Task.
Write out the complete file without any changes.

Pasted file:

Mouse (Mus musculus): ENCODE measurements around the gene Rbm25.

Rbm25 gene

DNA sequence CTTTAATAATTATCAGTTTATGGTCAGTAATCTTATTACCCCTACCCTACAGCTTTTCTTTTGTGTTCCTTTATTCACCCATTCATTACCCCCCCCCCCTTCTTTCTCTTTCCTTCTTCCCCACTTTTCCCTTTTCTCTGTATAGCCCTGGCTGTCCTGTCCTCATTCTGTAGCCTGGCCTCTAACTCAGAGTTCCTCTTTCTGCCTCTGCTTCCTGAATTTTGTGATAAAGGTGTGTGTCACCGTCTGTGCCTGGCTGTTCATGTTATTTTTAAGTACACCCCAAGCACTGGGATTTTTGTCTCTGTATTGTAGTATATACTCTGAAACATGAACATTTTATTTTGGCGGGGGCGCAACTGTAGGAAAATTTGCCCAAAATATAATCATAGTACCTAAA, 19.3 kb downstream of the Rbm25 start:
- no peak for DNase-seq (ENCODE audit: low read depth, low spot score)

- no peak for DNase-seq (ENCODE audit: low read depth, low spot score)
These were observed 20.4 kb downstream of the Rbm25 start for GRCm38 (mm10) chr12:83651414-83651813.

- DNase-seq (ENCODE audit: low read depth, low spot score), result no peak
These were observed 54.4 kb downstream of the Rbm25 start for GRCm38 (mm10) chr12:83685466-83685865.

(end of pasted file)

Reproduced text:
Mouse (Mus musculus): ENCODE measurements around the gene Rbm25.

Rbm25 gene

DNA sequence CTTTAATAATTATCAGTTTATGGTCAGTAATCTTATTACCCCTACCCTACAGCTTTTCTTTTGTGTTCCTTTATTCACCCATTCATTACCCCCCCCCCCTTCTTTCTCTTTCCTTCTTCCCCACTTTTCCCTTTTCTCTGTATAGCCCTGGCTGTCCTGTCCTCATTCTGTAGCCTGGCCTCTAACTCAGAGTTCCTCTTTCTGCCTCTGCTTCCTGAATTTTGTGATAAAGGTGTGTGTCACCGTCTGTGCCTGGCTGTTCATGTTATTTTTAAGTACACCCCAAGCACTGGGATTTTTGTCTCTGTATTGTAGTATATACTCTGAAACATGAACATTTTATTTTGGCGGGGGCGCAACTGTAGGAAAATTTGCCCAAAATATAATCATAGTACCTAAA, 19.3 kb downstream of the Rbm25 start:
- no peak for DNase-seq (ENCODE audit: low read depth, low spot score)

- no peak for DNase-seq (ENCODE audit: low read depth, low spot score)
These were observed 20.4 kb downstream of the Rbm25 start for GRCm38 (mm10) chr12:83651414-83651813.

- DNase-seq (ENCODE audit: low read depth, low spot score), result no peak
These were observed 54.4 kb downstream of the Rbm25 start for GRCm38 (mm10) chr12:83685466-83685865.